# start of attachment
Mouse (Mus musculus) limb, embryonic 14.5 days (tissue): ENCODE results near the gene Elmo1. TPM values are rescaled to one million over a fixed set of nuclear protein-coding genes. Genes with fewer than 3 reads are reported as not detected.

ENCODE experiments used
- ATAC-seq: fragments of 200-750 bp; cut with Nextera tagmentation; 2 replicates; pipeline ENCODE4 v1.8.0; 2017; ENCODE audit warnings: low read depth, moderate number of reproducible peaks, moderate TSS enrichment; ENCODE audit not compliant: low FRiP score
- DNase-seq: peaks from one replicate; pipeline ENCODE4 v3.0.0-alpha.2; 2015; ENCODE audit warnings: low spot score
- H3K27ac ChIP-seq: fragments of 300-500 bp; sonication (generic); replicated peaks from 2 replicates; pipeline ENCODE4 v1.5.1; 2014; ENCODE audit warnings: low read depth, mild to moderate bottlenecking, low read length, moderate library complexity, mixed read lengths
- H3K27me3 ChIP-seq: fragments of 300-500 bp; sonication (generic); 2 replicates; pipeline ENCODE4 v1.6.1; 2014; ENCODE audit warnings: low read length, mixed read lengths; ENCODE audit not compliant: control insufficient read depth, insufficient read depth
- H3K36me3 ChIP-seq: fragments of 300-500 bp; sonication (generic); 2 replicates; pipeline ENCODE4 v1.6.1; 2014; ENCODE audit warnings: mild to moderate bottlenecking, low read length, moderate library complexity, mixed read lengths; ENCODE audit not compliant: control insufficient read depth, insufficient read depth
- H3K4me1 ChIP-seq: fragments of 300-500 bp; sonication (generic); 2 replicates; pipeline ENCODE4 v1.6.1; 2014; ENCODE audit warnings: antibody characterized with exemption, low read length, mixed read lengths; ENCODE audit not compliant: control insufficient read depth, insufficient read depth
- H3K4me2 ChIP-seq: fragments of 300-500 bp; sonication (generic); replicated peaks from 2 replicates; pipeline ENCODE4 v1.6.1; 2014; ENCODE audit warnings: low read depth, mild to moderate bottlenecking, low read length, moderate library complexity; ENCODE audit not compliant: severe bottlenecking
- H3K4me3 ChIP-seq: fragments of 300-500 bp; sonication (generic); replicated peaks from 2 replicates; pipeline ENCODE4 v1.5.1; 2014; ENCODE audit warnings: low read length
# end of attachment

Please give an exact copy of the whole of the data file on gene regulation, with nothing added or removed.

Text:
Mouse (Mus musculus) limb, embryonic 14.5 days (tissue): ENCODE results near the gene Elmo1. TPM values are rescaled to one million over a fixed set of nuclear protein-coding genes. Genes with fewer than 3 reads are reported as not detected.

ENCODE experiments used
- ATAC-seq: fragments of 200-750 bp; cut with Nextera tagmentation; 2 replicates; pipeline ENCODE4 v1.8.0; 2017; ENCODE audit warnings: low read depth, moderate number of reproducible peaks, moderate TSS enrichment; ENCODE audit not compliant: low FRiP score
- DNase-seq: peaks from one replicate; pipeline ENCODE4 v3.0.0-alpha.2; 2015; ENCODE audit warnings: low spot score
- H3K27ac ChIP-seq: fragments of 300-500 bp; sonication (generic); replicated peaks from 2 replicates; pipeline ENCODE4 v1.5.1; 2014; ENCODE audit warnings: low read depth, mild to moderate bottlenecking, low read length, moderate library complexity, mixed read lengths
- H3K27me3 ChIP-seq: fragments of 300-500 bp; sonication (generic); 2 replicates; pipeline ENCODE4 v1.6.1; 2014; ENCODE audit warnings: low read length, mixed read lengths; ENCODE audit not compliant: control insufficient read depth, insufficient read depth
- H3K36me3 ChIP-seq: fragments of 300-500 bp; sonication (generic); 2 replicates; pipeline ENCODE4 v1.6.1; 2014; ENCODE audit warnings: mild to moderate bottlenecking, low read length, moderate library complexity, mixed read lengths; ENCODE audit not compliant: control insufficient read depth, insufficient read depth
- H3K4me1 ChIP-seq: fragments of 300-500 bp; sonication (generic); 2 replicates; pipeline ENCODE4 v1.6.1; 2014; ENCODE audit warnings: antibody characterized with exemption, low read length, mixed read lengths; ENCODE audit not compliant: control insufficient read depth, insufficient read depth
- H3K4me2 ChIP-seq: fragments of 300-500 bp; sonication (generic); replicated peaks from 2 replicates; pipeline ENCODE4 v1.6.1; 2014; ENCODE audit warnings: low read depth, mild to moderate bottlenecking, low read length, moderate library complexity; ENCODE audit not compliant: severe bottlenecking
- H3K4me3 ChIP-seq: fragments of 300-500 bp; sonication (generic); replicated peaks from 2 replicates; pipeline ENCODE4 v1.5.1; 2014; ENCODE audit warnings: low read length